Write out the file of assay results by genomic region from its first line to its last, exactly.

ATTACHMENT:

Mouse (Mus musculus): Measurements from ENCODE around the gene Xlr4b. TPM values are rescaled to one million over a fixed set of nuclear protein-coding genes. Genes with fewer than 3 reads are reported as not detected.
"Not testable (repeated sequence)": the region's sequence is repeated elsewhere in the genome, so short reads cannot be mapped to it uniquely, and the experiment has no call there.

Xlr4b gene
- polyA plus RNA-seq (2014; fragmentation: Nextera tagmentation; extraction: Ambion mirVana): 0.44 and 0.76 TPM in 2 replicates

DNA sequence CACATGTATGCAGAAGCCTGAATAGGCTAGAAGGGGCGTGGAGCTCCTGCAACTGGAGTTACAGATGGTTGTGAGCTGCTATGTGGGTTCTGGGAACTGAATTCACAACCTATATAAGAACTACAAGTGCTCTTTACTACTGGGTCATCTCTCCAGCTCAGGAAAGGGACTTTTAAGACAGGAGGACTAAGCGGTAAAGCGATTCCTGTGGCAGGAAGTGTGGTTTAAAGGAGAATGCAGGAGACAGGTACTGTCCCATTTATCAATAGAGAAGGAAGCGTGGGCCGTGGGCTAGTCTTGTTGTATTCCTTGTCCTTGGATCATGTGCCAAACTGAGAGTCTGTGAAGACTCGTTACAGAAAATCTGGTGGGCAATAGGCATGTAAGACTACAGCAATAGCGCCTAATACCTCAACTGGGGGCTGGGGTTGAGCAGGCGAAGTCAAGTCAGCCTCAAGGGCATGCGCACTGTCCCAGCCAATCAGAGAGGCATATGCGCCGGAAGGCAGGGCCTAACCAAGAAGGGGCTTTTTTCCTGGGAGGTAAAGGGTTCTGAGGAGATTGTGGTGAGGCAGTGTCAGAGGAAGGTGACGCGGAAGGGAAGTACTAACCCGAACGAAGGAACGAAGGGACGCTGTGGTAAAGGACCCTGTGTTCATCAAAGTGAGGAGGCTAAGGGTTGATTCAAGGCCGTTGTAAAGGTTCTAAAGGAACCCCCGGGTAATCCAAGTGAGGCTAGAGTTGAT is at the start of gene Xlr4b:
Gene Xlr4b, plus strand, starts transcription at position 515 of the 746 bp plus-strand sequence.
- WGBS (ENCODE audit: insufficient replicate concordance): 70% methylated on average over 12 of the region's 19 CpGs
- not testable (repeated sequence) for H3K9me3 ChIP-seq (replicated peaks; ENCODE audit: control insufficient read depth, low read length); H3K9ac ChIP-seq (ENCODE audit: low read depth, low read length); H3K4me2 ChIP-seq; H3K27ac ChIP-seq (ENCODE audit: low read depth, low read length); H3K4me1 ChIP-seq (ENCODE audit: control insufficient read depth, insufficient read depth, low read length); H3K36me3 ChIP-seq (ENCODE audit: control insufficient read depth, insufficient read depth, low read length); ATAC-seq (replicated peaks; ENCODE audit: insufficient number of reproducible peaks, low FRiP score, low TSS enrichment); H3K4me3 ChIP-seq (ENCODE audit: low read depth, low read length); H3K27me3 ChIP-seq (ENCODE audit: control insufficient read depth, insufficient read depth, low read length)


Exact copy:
Mouse (Mus musculus): Measurements from ENCODE around the gene Xlr4b. TPM values are rescaled to one million over a fixed set of nuclear protein-coding genes. Genes with fewer than 3 reads are reported as not detected.
"Not testable (repeated sequence)": the region's sequence is repeated elsewhere in the genome, so short reads cannot be mapped to it uniquely, and the experiment has no call there.

Xlr4b gene
- polyA plus RNA-seq (2014; fragmentation: Nextera tagmentation; extraction: Ambion mirVana): 0.44 and 0.76 TPM in 2 replicates

DNA sequence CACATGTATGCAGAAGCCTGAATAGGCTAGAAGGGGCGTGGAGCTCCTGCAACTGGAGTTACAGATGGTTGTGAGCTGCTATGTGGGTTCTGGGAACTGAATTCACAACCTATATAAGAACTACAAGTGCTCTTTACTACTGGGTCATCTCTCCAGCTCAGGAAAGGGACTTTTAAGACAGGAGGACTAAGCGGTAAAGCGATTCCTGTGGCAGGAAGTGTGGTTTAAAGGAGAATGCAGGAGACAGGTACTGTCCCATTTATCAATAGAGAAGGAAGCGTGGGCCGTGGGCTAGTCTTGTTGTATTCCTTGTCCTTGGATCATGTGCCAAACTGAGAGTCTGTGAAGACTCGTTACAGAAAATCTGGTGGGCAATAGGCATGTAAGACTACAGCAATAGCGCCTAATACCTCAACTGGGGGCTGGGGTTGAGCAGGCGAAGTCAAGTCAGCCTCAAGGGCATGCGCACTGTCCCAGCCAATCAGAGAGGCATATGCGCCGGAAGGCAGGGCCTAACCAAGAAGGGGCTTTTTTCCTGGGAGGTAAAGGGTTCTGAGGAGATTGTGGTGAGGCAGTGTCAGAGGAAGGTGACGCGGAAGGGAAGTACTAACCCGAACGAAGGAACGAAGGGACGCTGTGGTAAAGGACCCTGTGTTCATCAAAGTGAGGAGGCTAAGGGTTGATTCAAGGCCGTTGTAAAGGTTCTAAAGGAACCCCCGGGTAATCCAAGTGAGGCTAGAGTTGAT is at the start of gene Xlr4b:
Gene Xlr4b, plus strand, starts transcription at position 515 of the 746 bp plus-strand sequence.
- WGBS (ENCODE audit: insufficient replicate concordance): 70% methylated on average over 12 of the region's 19 CpGs
- not testable (repeated sequence) for H3K9me3 ChIP-seq (replicated peaks; ENCODE audit: control insufficient read depth, low read length); H3K9ac ChIP-seq (ENCODE audit: low read depth, low read length); H3K4me2 ChIP-seq; H3K27ac ChIP-seq (ENCODE audit: low read depth, low read length); H3K4me1 ChIP-seq (ENCODE audit: control insufficient read depth, insufficient read depth, low read length); H3K36me3 ChIP-seq (ENCODE audit: control insufficient read depth, insufficient read depth, low read length); ATAC-seq (replicated peaks; ENCODE audit: insufficient number of reproducible peaks, low FRiP score, low TSS enrichment); H3K4me3 ChIP-seq (ENCODE audit: low read depth, low read length); H3K27me3 ChIP-seq (ENCODE audit: control insufficient read depth, insufficient read depth, low read length)